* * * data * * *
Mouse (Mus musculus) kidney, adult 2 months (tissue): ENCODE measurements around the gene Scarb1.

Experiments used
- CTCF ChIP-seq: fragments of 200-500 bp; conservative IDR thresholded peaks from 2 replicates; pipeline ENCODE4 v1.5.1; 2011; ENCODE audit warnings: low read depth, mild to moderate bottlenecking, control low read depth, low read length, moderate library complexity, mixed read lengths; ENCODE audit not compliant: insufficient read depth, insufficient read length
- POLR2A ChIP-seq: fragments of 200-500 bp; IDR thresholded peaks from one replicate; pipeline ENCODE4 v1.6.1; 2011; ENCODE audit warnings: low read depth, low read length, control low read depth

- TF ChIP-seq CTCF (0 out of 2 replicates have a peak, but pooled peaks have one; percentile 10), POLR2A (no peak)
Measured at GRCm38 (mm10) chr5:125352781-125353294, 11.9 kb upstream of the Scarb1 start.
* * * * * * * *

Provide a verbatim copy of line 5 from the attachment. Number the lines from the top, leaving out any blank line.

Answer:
- TF ChIP-seq CTCF (0 out of 2 replicates have a peak, but pooled peaks have one; percentile 10), POLR2A (no peak)